This information was provided to the Desautels family in 2003. The stunning admission of the Chinese government that a POW was transported to China came after 50 years of denial that any Korean War POWs were taken into China.
According to a summary provided to the Desautels family "The People's Liberation Army representative stated that he had found a complete record of 9-10 pages on this case in the Chinese archives, which are still classified. The Chinese People's Liberation Volunteer Army captured Sergeant Desautels and he was known to be a POW. According to the Chinese, Sergeant Desautels became mentally ill on April 22, 1953 and died on April 29, 1953. He was buried in a cemetery near Shenyang. The graves were moved when construction activity was conducted in the area and there is no record of where Desautels' remains were reinterred. Defense Prisoner of War/Missing Personnel Office (DPMO) requested a copy of the documents relating to this case. The Chinese have not yet passed those documents to DPMO."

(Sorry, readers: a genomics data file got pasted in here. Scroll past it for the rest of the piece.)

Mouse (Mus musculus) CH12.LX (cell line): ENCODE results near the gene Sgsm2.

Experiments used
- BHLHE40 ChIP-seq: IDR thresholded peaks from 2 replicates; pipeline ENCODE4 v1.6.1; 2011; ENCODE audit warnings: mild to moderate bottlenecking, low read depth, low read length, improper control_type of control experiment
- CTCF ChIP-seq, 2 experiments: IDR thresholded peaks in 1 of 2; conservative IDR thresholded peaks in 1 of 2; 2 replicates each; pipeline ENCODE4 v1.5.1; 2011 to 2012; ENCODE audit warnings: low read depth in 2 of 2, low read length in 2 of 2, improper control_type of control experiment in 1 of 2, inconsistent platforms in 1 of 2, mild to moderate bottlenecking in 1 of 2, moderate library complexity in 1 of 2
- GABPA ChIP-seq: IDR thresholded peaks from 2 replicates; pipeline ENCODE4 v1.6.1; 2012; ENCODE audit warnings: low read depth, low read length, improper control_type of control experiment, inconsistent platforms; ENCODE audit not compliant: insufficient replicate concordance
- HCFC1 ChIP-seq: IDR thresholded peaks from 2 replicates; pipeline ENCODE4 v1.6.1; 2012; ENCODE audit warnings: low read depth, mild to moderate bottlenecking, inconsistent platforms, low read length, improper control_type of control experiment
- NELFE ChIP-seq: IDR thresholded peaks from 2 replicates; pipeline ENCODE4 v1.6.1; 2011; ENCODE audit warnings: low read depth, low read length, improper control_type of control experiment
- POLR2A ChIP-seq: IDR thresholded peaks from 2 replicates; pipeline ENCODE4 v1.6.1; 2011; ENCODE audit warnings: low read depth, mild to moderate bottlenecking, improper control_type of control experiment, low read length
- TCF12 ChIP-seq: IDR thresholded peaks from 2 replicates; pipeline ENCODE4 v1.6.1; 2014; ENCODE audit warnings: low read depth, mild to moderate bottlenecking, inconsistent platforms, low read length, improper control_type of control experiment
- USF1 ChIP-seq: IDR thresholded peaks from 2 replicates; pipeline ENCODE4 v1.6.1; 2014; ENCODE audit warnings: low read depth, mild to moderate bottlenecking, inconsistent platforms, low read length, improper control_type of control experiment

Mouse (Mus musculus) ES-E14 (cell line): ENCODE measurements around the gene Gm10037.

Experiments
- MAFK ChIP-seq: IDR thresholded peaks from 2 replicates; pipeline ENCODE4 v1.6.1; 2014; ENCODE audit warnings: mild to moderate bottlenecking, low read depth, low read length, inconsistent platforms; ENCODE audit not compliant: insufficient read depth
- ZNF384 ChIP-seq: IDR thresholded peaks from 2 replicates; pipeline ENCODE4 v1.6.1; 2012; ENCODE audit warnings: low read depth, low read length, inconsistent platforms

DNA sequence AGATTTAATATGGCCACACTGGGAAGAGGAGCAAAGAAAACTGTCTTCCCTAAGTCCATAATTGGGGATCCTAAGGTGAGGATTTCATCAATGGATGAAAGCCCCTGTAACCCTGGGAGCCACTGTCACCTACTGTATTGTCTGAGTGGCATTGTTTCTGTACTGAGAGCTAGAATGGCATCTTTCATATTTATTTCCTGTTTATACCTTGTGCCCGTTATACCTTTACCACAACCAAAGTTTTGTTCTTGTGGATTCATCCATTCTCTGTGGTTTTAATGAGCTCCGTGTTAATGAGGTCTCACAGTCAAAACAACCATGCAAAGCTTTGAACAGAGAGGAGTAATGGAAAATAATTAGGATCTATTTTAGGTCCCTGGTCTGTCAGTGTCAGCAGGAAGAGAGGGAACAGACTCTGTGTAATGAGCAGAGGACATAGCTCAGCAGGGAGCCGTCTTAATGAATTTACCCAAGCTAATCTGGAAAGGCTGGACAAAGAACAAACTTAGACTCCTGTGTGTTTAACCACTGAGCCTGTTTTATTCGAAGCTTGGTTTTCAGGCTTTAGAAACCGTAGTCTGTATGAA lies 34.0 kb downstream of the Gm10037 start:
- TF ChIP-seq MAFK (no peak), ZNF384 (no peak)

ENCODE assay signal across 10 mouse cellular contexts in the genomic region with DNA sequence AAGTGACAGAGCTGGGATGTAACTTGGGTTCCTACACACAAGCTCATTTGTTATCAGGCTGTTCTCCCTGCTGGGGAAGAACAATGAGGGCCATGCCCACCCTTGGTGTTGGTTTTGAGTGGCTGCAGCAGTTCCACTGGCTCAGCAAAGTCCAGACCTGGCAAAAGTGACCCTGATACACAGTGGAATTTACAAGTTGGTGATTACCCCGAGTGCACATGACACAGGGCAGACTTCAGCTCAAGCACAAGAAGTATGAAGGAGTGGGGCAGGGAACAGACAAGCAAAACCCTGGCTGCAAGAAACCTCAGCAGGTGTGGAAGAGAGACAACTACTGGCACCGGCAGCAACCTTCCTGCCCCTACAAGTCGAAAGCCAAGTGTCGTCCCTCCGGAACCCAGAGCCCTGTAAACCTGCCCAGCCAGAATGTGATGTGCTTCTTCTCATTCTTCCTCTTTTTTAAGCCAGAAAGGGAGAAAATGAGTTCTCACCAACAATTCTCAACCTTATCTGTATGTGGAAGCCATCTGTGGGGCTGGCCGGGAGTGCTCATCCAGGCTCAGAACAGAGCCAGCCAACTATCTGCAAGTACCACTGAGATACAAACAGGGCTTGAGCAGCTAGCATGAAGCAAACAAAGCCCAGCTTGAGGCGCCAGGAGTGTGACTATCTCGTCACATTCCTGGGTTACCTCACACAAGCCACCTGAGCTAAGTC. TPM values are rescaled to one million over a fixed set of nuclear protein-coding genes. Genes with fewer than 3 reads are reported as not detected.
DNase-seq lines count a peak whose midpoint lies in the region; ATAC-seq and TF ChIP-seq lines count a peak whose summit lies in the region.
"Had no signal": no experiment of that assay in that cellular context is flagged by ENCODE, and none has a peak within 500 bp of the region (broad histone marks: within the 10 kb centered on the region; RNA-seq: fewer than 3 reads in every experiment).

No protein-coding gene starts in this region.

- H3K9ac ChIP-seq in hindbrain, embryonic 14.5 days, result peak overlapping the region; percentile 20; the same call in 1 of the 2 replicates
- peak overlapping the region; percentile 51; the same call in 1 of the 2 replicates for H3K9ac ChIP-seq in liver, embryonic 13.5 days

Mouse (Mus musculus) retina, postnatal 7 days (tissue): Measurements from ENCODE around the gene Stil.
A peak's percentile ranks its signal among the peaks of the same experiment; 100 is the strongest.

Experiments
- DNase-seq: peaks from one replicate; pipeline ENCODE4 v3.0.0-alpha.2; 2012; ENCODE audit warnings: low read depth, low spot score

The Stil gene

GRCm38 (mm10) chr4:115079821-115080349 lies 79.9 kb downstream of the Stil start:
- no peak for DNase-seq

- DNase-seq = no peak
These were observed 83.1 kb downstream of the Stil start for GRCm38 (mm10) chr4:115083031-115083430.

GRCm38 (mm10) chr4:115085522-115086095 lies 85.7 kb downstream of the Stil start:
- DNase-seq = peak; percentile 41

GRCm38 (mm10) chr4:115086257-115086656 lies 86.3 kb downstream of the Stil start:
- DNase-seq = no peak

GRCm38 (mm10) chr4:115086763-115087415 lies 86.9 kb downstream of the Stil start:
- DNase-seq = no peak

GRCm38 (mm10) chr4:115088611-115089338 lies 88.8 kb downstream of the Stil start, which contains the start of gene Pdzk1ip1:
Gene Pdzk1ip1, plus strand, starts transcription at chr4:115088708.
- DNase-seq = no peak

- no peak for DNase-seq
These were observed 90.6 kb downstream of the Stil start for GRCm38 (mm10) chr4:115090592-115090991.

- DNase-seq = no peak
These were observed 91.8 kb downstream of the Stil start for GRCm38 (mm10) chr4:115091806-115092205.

Sadly this information was withheld from Korean War POW/MIA families. A Pentagon spokesperson stated that the information was meant only for the Desautles family. Technically, that is true. By law case specific information can only go to a family member. It is the family member's choice to disseminate or not.
However, non-case specific information such as the stunning admission, after 50 years of denial that an American POW was moved to China impacts all Korean War POW/MIA families. That information should have been shared with the families and the public without the case specific details naming Richard Desautles.
The overwhelming evidence of Chinese involvement with American POWs from the Korean War makes it impossible to believe that Richard Desautles was the only POW taken to China.
The following is excerpted from an Associated Press article, published June 19th, Robert Burns. Full text of the Burns article may be found on our website at www.nationalalliance.org/korea/ap.htm
"…. China had long insisted that all POW questions were answered at the conclusion of the war in 1953 and that no Americans were moved to Chinese territory from North Korea. The little-known case of Army Sgt. Richard G. Desautels, of Shoreham, Vt., opens another chapter in this story and raises the possibility that new details concerning the fate of other POWs may eventually surface."
"Chinese authorities gave Pentagon officials intriguing new details about Desautels in a March 2003 meeting in Beijing, saying they had found "a complete record of 9-10 pages" in classified archives."